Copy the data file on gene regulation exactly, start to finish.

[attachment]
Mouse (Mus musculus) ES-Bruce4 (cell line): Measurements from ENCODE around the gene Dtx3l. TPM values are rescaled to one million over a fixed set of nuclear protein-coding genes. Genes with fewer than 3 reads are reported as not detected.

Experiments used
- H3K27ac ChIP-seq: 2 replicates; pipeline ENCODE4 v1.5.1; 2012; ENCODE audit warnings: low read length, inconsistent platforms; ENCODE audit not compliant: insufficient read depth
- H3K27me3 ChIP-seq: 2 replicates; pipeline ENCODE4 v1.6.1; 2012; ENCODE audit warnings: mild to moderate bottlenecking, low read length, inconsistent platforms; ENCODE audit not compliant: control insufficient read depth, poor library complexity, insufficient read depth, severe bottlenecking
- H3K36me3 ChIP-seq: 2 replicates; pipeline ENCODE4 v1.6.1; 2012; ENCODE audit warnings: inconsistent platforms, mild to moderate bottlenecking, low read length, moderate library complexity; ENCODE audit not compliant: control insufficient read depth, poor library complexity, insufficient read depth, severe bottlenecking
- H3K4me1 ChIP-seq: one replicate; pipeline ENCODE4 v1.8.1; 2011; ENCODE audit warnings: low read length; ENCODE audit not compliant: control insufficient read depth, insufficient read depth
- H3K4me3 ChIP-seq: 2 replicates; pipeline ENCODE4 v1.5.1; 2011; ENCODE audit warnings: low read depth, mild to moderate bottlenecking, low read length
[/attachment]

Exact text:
Mouse (Mus musculus) ES-Bruce4 (cell line): Measurements from ENCODE around the gene Dtx3l. TPM values are rescaled to one million over a fixed set of nuclear protein-coding genes. Genes with fewer than 3 reads are reported as not detected.

Experiments used
- H3K27ac ChIP-seq: 2 replicates; pipeline ENCODE4 v1.5.1; 2012; ENCODE audit warnings: low read length, inconsistent platforms; ENCODE audit not compliant: insufficient read depth
- H3K27me3 ChIP-seq: 2 replicates; pipeline ENCODE4 v1.6.1; 2012; ENCODE audit warnings: mild to moderate bottlenecking, low read length, inconsistent platforms; ENCODE audit not compliant: control insufficient read depth, poor library complexity, insufficient read depth, severe bottlenecking
- H3K36me3 ChIP-seq: 2 replicates; pipeline ENCODE4 v1.6.1; 2012; ENCODE audit warnings: inconsistent platforms, mild to moderate bottlenecking, low read length, moderate library complexity; ENCODE audit not compliant: control insufficient read depth, poor library complexity, insufficient read depth, severe bottlenecking
- H3K4me1 ChIP-seq: one replicate; pipeline ENCODE4 v1.8.1; 2011; ENCODE audit warnings: low read length; ENCODE audit not compliant: control insufficient read depth, insufficient read depth
- H3K4me3 ChIP-seq: 2 replicates; pipeline ENCODE4 v1.5.1; 2011; ENCODE audit warnings: low read depth, mild to moderate bottlenecking, low read length